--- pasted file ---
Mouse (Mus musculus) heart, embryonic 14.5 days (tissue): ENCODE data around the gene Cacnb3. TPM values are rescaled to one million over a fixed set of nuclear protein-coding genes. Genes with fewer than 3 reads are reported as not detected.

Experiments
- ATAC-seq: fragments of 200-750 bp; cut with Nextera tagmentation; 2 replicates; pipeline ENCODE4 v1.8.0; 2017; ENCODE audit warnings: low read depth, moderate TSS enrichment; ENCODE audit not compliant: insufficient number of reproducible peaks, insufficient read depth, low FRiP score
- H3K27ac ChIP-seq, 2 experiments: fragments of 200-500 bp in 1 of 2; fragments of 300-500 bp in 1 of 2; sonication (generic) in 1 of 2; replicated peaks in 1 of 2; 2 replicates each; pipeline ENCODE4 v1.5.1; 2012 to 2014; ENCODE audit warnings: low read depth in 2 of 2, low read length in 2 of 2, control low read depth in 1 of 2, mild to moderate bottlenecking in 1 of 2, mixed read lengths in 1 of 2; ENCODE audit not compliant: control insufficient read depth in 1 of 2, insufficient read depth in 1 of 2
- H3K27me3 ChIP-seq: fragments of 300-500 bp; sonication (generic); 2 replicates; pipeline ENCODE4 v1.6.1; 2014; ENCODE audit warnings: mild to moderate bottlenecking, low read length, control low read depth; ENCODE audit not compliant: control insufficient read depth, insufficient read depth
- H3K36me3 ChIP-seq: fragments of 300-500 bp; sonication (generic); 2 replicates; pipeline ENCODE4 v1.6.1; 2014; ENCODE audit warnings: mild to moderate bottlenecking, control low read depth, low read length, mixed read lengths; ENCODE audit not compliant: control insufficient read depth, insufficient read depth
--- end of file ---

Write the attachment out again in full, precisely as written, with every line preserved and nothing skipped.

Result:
Mouse (Mus musculus) heart, embryonic 14.5 days (tissue): ENCODE data around the gene Cacnb3. TPM values are rescaled to one million over a fixed set of nuclear protein-coding genes. Genes with fewer than 3 reads are reported as not detected.

Experiments
- ATAC-seq: fragments of 200-750 bp; cut with Nextera tagmentation; 2 replicates; pipeline ENCODE4 v1.8.0; 2017; ENCODE audit warnings: low read depth, moderate TSS enrichment; ENCODE audit not compliant: insufficient number of reproducible peaks, insufficient read depth, low FRiP score
- H3K27ac ChIP-seq, 2 experiments: fragments of 200-500 bp in 1 of 2; fragments of 300-500 bp in 1 of 2; sonication (generic) in 1 of 2; replicated peaks in 1 of 2; 2 replicates each; pipeline ENCODE4 v1.5.1; 2012 to 2014; ENCODE audit warnings: low read depth in 2 of 2, low read length in 2 of 2, control low read depth in 1 of 2, mild to moderate bottlenecking in 1 of 2, mixed read lengths in 1 of 2; ENCODE audit not compliant: control insufficient read depth in 1 of 2, insufficient read depth in 1 of 2
- H3K27me3 ChIP-seq: fragments of 300-500 bp; sonication (generic); 2 replicates; pipeline ENCODE4 v1.6.1; 2014; ENCODE audit warnings: mild to moderate bottlenecking, low read length, control low read depth; ENCODE audit not compliant: control insufficient read depth, insufficient read depth
- H3K36me3 ChIP-seq: fragments of 300-500 bp; sonication (generic); 2 replicates; pipeline ENCODE4 v1.6.1; 2014; ENCODE audit warnings: mild to moderate bottlenecking, control low read depth, low read length, mixed read lengths; ENCODE audit not compliant: control insufficient read depth, insufficient read depth